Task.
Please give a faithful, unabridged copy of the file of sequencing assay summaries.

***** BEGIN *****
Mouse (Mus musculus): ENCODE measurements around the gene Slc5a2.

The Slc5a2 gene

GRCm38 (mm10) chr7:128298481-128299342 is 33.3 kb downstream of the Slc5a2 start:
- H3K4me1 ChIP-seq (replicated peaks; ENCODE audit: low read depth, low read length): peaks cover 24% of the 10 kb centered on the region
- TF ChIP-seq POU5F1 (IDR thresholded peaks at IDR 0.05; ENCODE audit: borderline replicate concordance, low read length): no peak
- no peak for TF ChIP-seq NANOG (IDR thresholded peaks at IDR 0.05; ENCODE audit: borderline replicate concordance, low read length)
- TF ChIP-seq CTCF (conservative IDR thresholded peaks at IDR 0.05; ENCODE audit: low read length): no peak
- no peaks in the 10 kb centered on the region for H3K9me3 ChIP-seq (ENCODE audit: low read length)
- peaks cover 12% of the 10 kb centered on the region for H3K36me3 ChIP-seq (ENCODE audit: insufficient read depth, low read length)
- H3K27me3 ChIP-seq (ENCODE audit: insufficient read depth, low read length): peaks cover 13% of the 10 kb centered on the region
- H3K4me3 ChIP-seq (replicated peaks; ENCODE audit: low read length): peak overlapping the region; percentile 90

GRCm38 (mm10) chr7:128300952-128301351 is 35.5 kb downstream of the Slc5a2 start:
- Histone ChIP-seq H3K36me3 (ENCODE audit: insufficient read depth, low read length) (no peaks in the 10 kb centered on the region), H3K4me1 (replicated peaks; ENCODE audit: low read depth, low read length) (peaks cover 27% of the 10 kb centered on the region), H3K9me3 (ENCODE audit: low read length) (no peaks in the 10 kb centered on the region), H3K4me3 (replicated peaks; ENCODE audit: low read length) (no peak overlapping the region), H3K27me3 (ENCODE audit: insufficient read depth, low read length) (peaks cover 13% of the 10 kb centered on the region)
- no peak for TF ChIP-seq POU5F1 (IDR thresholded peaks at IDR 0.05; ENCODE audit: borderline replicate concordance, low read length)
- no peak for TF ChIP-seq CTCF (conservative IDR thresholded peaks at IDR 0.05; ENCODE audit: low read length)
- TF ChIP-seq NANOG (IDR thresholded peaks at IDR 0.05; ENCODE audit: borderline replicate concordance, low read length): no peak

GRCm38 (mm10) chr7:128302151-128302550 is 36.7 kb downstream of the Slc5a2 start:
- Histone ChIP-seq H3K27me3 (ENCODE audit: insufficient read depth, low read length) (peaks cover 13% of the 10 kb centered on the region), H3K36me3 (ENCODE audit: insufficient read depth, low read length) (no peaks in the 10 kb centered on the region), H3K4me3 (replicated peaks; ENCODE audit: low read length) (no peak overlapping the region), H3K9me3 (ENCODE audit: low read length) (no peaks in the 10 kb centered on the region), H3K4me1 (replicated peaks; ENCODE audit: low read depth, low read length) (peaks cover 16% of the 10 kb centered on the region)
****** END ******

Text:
Mouse (Mus musculus): ENCODE measurements around the gene Slc5a2.

The Slc5a2 gene

GRCm38 (mm10) chr7:128298481-128299342 is 33.3 kb downstream of the Slc5a2 start:
- H3K4me1 ChIP-seq (replicated peaks; ENCODE audit: low read depth, low read length): peaks cover 24% of the 10 kb centered on the region
- TF ChIP-seq POU5F1 (IDR thresholded peaks at IDR 0.05; ENCODE audit: borderline replicate concordance, low read length): no peak
- no peak for TF ChIP-seq NANOG (IDR thresholded peaks at IDR 0.05; ENCODE audit: borderline replicate concordance, low read length)
- TF ChIP-seq CTCF (conservative IDR thresholded peaks at IDR 0.05; ENCODE audit: low read length): no peak
- no peaks in the 10 kb centered on the region for H3K9me3 ChIP-seq (ENCODE audit: low read length)
- peaks cover 12% of the 10 kb centered on the region for H3K36me3 ChIP-seq (ENCODE audit: insufficient read depth, low read length)
- H3K27me3 ChIP-seq (ENCODE audit: insufficient read depth, low read length): peaks cover 13% of the 10 kb centered on the region
- H3K4me3 ChIP-seq (replicated peaks; ENCODE audit: low read length): peak overlapping the region; percentile 90

GRCm38 (mm10) chr7:128300952-128301351 is 35.5 kb downstream of the Slc5a2 start:
- Histone ChIP-seq H3K36me3 (ENCODE audit: insufficient read depth, low read length) (no peaks in the 10 kb centered on the region), H3K4me1 (replicated peaks; ENCODE audit: low read depth, low read length) (peaks cover 27% of the 10 kb centered on the region), H3K9me3 (ENCODE audit: low read length) (no peaks in the 10 kb centered on the region), H3K4me3 (replicated peaks; ENCODE audit: low read length) (no peak overlapping the region), H3K27me3 (ENCODE audit: insufficient read depth, low read length) (peaks cover 13% of the 10 kb centered on the region)
- no peak for TF ChIP-seq POU5F1 (IDR thresholded peaks at IDR 0.05; ENCODE audit: borderline replicate concordance, low read length)
- no peak for TF ChIP-seq CTCF (conservative IDR thresholded peaks at IDR 0.05; ENCODE audit: low read length)
- TF ChIP-seq NANOG (IDR thresholded peaks at IDR 0.05; ENCODE audit: borderline replicate concordance, low read length): no peak

GRCm38 (mm10) chr7:128302151-128302550 is 36.7 kb downstream of the Slc5a2 start:
- Histone ChIP-seq H3K27me3 (ENCODE audit: insufficient read depth, low read length) (peaks cover 13% of the 10 kb centered on the region), H3K36me3 (ENCODE audit: insufficient read depth, low read length) (no peaks in the 10 kb centered on the region), H3K4me3 (replicated peaks; ENCODE audit: low read length) (no peak overlapping the region), H3K9me3 (ENCODE audit: low read length) (no peaks in the 10 kb centered on the region), H3K4me1 (replicated peaks; ENCODE audit: low read depth, low read length) (peaks cover 16% of the 10 kb centered on the region)